The chemical is so popular that it can be purchased relatively cheaply. Those who use the chemical benefit from its low cost production and the fact that it can be shipped carefully and cheaply. Homemade fireworks and projects that require it are simple to complete and require low cost materials. This means that the overall cost for the chemical and its uses are likely to be cheap, which makes using it quite attractive.
Dangers of Potassium Perchlorate
Although Potassium Perchlorate is highly dangerous when used incorrectly, it is much less dangerous when compared to ammonium perchlorate, which is much more labile. This means that it is less likely for Potassium Perchlorate’s chemical structure to change unless forced to. On the other hand, ammonium perchlorate can easily cause an accidental discharge because exposure to other elements and the environment can cause it to change chemically.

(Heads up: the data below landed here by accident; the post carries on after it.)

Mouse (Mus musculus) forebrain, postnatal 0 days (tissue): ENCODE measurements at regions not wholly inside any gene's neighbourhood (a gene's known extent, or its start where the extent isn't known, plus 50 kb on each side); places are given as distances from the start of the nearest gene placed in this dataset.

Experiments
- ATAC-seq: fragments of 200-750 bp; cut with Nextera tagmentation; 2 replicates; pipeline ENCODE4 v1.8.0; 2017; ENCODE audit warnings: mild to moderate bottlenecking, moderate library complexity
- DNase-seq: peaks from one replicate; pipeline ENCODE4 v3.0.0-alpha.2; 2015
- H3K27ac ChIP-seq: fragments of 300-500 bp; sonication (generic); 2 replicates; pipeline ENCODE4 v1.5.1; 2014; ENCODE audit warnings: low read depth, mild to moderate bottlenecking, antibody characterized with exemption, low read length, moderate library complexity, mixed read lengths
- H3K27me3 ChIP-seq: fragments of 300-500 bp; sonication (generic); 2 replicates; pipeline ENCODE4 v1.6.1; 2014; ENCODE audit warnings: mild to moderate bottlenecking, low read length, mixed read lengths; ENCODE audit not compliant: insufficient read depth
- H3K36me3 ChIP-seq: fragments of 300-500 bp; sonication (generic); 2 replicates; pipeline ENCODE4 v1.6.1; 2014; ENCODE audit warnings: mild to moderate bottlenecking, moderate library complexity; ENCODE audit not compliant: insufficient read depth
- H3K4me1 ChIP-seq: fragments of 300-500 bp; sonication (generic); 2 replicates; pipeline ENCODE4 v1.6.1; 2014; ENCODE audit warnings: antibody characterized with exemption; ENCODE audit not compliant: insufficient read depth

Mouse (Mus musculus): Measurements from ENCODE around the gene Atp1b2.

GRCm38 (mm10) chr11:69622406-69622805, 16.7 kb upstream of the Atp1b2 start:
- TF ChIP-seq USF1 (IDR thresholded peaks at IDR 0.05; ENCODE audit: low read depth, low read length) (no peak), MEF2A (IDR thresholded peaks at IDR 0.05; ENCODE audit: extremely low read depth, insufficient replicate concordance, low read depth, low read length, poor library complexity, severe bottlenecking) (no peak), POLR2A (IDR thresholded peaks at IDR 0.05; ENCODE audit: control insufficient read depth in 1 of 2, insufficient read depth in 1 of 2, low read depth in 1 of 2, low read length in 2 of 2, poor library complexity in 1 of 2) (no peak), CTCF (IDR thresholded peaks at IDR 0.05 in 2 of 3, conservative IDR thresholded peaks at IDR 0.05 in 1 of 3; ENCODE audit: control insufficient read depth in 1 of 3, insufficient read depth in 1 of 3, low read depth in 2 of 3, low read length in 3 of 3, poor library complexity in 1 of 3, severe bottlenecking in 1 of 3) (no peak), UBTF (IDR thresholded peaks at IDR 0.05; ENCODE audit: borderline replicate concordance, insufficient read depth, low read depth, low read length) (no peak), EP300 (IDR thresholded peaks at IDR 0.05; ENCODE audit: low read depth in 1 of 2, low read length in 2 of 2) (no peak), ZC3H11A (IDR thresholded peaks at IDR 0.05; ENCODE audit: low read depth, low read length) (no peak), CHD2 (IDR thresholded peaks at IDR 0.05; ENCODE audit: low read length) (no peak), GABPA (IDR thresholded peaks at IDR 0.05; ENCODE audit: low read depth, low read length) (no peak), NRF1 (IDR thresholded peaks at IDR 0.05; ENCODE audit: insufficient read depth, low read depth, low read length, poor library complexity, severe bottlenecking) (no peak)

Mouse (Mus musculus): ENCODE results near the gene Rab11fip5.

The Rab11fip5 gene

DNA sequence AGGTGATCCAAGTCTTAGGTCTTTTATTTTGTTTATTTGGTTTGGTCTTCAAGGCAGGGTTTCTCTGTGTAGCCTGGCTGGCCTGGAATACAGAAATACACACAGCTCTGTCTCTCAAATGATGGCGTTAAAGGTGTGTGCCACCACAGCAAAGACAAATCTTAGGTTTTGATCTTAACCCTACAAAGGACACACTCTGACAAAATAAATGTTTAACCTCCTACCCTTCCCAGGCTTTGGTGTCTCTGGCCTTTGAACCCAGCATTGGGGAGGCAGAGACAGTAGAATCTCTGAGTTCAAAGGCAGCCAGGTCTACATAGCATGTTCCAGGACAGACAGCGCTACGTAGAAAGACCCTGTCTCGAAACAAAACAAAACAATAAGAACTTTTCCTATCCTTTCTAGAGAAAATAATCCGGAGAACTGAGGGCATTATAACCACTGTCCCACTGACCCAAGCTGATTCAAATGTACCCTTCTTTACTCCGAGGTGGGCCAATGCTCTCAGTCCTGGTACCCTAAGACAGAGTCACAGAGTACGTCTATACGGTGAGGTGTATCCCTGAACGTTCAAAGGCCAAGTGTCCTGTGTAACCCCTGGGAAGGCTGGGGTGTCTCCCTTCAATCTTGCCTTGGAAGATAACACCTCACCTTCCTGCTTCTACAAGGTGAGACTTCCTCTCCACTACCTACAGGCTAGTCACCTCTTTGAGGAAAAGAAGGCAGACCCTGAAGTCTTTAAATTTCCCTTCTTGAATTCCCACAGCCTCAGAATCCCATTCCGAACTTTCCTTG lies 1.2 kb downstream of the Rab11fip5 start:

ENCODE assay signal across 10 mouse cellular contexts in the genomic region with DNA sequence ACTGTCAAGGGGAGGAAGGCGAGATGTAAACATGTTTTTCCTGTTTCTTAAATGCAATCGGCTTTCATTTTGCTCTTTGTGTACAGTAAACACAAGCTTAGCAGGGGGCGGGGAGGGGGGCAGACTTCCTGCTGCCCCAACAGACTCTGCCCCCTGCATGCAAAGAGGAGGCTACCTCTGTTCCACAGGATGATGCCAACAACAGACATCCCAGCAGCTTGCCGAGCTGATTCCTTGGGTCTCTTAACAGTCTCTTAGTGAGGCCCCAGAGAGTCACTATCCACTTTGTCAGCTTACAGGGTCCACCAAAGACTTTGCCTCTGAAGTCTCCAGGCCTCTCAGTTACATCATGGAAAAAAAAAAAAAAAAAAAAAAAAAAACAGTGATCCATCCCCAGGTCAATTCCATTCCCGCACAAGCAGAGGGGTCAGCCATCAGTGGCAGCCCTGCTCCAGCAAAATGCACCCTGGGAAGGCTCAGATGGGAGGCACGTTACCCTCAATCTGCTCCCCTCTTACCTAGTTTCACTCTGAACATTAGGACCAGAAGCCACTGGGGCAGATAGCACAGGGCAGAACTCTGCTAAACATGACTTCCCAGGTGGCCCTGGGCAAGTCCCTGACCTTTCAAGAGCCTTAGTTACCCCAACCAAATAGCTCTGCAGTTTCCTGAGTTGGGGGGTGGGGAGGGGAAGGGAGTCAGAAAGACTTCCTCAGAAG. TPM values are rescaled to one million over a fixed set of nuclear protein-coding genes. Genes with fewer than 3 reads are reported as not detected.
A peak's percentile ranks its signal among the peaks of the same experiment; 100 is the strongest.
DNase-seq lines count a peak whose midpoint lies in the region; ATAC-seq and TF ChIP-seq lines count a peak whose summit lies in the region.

Perchlorates are generally not toxic to the body and internal chemical processes rapidly remove it from the system. This makes it very difficult for a perchlorate such as potassium perchlorate to poison anyone unless very large quantities are deliberately ingested, which would probably not occur by consent.